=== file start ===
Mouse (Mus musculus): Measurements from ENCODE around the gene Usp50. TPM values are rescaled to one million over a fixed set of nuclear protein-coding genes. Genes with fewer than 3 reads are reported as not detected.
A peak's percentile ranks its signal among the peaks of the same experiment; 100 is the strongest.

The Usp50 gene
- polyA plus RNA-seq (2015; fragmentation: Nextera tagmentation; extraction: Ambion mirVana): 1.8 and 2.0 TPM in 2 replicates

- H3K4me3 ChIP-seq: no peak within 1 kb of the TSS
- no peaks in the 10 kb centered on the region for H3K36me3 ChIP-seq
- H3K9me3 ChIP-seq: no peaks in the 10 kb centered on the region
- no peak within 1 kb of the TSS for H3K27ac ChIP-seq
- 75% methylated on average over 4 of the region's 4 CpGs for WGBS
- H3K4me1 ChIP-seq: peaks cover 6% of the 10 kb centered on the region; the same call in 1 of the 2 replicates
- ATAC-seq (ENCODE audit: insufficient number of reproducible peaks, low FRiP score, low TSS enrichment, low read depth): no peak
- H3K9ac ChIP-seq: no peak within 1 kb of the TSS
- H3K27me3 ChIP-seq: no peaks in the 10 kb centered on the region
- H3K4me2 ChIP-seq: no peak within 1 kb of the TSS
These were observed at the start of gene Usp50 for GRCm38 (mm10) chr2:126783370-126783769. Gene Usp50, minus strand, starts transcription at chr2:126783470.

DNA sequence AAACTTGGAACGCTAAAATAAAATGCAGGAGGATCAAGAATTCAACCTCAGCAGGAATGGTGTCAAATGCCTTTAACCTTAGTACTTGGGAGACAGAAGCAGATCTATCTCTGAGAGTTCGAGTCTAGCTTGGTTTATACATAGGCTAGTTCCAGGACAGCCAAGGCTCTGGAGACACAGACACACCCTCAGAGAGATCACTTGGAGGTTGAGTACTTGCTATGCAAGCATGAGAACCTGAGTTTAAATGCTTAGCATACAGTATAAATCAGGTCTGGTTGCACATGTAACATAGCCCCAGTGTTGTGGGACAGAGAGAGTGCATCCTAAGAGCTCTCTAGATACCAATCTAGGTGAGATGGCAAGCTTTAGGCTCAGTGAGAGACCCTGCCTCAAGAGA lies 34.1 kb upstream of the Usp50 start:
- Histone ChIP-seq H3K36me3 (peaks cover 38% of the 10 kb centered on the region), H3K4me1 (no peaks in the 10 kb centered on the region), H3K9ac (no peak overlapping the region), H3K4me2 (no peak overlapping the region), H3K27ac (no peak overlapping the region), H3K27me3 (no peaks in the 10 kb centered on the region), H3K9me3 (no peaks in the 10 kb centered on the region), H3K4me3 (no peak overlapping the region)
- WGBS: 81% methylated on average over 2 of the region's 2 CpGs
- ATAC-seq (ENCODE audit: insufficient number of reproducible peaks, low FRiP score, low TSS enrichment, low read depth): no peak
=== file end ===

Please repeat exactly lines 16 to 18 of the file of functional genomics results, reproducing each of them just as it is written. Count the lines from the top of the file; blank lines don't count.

DNA sequence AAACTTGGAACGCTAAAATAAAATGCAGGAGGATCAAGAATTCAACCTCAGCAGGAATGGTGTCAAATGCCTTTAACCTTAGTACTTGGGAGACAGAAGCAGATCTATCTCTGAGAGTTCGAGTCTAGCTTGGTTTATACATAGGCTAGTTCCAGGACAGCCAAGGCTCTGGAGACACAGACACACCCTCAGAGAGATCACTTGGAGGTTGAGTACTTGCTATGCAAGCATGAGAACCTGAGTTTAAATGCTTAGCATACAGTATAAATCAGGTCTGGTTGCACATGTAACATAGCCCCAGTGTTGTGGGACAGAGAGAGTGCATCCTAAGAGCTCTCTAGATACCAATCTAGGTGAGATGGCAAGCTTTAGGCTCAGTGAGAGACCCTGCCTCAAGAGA lies 34.1 kb upstream of the Usp50 start:
- Histone ChIP-seq H3K36me3 (peaks cover 38% of the 10 kb centered on the region), H3K4me1 (no peaks in the 10 kb centered on the region), H3K9ac (no peak overlapping the region), H3K4me2 (no peak overlapping the region), H3K27ac (no peak overlapping the region), H3K27me3 (no peaks in the 10 kb centered on the region), H3K9me3 (no peaks in the 10 kb centered on the region), H3K4me3 (no peak overlapping the region)
- WGBS: 81% methylated on average over 2 of the region's 2 CpGs